|‘Many [people] are suspected, all but one suspect, who is the murderer, are eliminated’.||Suspicion is cast widely over many of the household members, but as the book progresses, the number does decrease but we are not left with one suspect, the murderer, until Queen reveals his solution.||The net of suspicion is cast fairly widely at the beginning, although family members are scrutinised a lot. However, I don’t think there was an elimination process, the role of murderer was still to play for by the time Queen gives his own solution to the case.|
|‘The murderer is arrested or dies’.||Murderer is arrested.||Justice in this book is meted out legally and unconventionally, though ultimately the reader may feel some characters escaped punishment.|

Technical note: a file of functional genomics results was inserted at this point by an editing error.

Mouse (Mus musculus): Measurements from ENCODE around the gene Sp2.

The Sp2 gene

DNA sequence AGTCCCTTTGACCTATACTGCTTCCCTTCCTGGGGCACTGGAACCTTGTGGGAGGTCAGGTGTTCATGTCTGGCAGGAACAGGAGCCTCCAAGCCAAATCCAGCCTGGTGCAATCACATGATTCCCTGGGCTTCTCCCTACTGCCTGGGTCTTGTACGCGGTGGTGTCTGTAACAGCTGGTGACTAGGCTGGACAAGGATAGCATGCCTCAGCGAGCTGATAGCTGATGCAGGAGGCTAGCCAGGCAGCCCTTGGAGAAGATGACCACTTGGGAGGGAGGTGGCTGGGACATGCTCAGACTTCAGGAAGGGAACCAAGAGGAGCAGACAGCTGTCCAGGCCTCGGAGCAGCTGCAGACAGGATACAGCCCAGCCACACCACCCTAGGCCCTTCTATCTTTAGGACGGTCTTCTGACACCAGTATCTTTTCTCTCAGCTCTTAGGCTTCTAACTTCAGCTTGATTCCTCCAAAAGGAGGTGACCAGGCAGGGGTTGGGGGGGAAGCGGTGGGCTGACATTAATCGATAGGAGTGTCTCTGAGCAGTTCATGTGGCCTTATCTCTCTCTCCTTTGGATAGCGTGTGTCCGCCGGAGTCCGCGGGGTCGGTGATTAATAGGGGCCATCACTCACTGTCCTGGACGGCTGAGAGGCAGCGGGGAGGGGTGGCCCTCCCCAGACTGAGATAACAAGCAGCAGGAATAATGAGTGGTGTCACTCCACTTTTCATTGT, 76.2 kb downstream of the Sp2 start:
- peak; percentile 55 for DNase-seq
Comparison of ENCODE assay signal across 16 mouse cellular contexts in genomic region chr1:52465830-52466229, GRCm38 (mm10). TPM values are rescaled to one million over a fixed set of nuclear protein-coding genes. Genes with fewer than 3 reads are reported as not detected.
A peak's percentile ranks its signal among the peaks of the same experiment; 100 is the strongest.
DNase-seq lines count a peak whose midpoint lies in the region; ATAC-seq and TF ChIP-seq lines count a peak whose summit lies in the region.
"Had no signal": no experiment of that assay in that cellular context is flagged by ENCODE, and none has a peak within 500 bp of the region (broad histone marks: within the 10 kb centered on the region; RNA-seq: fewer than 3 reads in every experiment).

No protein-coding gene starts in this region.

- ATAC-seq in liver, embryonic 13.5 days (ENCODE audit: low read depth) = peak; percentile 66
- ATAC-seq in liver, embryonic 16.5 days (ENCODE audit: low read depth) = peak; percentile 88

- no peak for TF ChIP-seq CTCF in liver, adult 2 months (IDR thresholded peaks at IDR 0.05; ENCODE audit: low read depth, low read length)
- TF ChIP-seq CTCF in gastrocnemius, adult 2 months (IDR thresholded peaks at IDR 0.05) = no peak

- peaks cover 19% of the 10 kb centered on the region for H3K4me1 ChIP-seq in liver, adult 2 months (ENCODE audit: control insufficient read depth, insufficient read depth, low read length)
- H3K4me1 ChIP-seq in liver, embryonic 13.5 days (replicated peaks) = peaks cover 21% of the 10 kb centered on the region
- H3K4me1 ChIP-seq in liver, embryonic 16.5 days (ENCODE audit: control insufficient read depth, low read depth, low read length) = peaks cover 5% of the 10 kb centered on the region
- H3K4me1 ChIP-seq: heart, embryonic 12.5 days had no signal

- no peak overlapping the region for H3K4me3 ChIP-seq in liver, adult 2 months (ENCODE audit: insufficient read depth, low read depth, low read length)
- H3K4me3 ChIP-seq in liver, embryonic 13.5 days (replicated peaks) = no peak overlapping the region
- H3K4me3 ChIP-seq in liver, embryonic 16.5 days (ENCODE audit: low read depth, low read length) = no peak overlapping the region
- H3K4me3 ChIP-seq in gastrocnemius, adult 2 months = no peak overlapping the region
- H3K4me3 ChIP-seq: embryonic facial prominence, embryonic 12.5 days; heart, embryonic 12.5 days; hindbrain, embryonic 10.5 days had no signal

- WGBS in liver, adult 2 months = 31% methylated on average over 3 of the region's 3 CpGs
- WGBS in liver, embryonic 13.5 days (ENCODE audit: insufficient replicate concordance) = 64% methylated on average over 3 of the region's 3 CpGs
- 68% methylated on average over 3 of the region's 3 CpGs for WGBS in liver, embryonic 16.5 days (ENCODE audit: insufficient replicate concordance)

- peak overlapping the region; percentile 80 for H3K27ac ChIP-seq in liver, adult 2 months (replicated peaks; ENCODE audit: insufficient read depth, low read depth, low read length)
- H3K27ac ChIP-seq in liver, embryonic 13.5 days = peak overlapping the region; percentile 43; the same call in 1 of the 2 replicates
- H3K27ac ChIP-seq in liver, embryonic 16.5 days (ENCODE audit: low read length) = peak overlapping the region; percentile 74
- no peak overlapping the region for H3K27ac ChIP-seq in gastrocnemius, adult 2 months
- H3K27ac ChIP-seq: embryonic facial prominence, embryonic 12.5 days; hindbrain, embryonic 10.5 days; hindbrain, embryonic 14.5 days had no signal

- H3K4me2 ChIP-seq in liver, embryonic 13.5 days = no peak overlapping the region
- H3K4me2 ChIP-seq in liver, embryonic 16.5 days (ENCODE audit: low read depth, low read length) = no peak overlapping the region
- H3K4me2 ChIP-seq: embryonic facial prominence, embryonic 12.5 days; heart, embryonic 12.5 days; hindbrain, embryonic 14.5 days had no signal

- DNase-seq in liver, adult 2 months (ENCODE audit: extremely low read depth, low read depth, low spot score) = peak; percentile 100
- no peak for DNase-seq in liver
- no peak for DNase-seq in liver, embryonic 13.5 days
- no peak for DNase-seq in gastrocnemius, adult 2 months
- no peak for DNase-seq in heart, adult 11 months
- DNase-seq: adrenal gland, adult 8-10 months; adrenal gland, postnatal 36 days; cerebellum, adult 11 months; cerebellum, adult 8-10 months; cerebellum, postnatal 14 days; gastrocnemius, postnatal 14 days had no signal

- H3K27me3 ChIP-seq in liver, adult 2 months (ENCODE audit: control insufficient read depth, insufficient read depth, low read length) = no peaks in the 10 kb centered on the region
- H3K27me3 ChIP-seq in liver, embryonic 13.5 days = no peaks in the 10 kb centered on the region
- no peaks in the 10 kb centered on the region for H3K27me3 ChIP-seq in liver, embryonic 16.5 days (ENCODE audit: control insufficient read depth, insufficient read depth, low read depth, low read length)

|The novel includes ‘a closed society’, where murder is unheard of or at the very least uncommon.||The murder occurs at an isolated house at the Spanish Cape and due to factors such as the tide, sand and lack of traffic, the list of suspects is limited to the household.||Set in Hollywood, murder is therefore not unheard of or uncommon. Moreover, although the family members are under suspicion, it didn’t feel like a closed society novel in the traditional sense.|